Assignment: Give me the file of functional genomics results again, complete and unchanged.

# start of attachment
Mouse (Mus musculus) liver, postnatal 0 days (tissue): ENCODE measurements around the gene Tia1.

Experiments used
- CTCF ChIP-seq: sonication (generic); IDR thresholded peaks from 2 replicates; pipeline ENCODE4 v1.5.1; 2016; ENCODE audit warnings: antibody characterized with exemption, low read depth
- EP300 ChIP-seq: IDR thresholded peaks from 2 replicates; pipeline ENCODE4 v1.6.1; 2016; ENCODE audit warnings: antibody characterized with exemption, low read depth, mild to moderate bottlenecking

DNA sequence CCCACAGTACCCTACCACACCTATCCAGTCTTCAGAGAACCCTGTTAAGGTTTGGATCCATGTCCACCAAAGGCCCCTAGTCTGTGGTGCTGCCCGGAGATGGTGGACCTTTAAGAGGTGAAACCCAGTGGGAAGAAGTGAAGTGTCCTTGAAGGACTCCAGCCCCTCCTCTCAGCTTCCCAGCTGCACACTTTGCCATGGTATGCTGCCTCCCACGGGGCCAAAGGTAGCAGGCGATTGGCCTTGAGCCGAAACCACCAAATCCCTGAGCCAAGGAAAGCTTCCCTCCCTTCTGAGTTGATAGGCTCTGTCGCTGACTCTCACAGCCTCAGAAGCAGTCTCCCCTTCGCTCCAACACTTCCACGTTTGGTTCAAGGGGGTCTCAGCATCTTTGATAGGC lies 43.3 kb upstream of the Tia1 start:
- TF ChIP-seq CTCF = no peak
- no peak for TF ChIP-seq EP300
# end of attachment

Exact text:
Mouse (Mus musculus) liver, postnatal 0 days (tissue): ENCODE measurements around the gene Tia1.

Experiments used
- CTCF ChIP-seq: sonication (generic); IDR thresholded peaks from 2 replicates; pipeline ENCODE4 v1.5.1; 2016; ENCODE audit warnings: antibody characterized with exemption, low read depth
- EP300 ChIP-seq: IDR thresholded peaks from 2 replicates; pipeline ENCODE4 v1.6.1; 2016; ENCODE audit warnings: antibody characterized with exemption, low read depth, mild to moderate bottlenecking

DNA sequence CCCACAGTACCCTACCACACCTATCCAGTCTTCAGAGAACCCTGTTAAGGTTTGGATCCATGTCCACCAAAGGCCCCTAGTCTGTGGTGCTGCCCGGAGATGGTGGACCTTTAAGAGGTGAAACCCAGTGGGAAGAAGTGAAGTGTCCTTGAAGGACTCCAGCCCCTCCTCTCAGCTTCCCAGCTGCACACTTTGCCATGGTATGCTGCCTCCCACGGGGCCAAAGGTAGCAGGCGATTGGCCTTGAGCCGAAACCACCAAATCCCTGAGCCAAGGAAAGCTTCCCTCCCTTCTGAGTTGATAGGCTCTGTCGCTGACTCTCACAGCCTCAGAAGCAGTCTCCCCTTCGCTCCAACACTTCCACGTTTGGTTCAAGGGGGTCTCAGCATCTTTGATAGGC lies 43.3 kb upstream of the Tia1 start:
- TF ChIP-seq CTCF = no peak
- no peak for TF ChIP-seq EP300